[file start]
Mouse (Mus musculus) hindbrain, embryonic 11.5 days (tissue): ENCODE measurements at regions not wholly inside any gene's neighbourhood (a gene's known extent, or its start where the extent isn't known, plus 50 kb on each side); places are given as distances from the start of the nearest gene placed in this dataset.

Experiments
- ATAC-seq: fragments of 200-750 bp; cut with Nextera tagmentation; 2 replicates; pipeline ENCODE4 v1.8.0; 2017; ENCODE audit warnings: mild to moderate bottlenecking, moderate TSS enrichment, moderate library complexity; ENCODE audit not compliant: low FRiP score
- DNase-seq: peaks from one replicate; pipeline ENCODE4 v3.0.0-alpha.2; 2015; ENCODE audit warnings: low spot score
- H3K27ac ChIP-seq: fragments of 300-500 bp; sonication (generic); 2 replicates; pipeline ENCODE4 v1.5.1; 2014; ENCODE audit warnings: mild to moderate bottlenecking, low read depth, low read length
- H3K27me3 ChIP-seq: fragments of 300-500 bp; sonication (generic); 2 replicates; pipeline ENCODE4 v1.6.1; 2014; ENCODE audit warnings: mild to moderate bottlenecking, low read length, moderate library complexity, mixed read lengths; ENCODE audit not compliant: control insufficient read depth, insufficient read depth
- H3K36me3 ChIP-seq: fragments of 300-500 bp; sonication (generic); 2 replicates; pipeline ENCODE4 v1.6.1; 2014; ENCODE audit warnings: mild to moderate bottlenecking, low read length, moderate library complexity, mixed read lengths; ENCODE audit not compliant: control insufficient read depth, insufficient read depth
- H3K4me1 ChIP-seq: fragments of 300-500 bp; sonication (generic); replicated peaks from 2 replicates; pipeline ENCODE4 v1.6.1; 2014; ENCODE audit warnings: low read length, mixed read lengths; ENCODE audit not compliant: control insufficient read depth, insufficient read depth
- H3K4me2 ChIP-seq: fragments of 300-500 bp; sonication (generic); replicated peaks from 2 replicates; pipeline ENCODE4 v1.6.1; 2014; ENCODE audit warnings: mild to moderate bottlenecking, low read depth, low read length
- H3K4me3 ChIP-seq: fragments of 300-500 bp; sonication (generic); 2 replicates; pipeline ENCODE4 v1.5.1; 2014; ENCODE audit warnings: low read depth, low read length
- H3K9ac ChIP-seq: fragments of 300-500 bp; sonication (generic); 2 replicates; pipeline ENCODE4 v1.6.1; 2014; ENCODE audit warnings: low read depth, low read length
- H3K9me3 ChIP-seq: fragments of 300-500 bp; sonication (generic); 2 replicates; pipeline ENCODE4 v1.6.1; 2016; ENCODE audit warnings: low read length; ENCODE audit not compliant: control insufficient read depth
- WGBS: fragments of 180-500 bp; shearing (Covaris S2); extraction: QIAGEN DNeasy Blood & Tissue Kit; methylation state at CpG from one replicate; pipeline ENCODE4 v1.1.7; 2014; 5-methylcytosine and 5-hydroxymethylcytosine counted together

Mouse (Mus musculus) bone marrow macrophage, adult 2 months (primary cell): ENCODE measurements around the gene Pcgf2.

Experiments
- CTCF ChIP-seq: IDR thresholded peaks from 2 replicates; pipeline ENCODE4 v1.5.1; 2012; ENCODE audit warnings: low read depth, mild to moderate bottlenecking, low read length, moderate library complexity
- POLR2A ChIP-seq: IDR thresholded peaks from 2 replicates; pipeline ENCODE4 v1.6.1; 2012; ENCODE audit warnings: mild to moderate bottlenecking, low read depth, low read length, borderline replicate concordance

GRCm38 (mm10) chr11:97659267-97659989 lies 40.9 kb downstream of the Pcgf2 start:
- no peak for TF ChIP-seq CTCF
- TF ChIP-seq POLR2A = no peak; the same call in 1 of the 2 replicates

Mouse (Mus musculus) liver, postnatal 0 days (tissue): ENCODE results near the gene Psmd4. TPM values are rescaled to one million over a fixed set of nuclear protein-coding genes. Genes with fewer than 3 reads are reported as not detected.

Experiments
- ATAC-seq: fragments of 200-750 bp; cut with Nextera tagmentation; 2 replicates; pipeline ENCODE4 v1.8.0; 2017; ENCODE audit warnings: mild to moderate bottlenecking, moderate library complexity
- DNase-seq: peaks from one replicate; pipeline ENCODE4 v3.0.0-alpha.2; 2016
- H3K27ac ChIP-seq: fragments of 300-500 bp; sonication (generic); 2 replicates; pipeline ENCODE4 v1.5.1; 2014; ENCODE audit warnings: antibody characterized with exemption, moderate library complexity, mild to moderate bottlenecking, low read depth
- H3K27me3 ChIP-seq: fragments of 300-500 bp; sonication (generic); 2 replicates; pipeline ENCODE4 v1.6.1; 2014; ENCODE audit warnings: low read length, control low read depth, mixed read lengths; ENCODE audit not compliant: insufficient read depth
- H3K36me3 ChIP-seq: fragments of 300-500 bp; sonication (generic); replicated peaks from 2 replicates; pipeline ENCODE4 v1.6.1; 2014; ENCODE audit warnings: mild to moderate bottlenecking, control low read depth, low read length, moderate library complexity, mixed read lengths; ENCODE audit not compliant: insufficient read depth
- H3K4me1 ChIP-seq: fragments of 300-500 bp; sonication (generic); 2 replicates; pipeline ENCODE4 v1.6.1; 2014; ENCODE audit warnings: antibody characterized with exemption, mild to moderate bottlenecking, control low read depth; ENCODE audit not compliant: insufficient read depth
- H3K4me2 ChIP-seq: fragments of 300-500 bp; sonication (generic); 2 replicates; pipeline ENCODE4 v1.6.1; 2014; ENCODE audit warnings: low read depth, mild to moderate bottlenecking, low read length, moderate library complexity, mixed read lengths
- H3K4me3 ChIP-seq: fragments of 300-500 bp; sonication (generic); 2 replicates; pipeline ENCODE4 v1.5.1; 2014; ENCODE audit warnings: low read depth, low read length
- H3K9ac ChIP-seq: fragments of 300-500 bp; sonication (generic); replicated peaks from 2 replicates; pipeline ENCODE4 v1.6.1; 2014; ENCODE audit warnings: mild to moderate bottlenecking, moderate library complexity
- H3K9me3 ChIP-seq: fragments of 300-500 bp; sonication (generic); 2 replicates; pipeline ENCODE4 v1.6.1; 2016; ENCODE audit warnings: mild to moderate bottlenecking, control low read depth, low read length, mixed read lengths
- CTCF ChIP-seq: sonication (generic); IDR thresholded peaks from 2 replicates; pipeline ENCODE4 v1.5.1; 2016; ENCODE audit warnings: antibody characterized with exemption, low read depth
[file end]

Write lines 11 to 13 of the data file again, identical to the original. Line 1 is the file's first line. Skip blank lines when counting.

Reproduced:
- H3K9ac ChIP-seq: fragments of 300-500 bp; sonication (generic); 2 replicates; pipeline ENCODE4 v1.6.1; 2014; ENCODE audit warnings: low read depth, low read length
- H3K9me3 ChIP-seq: fragments of 300-500 bp; sonication (generic); 2 replicates; pipeline ENCODE4 v1.6.1; 2016; ENCODE audit warnings: low read length; ENCODE audit not compliant: control insufficient read depth
- WGBS: fragments of 180-500 bp; shearing (Covaris S2); extraction: QIAGEN DNeasy Blood & Tissue Kit; methylation state at CpG from one replicate; pipeline ENCODE4 v1.1.7; 2014; 5-methylcytosine and 5-hydroxymethylcytosine counted together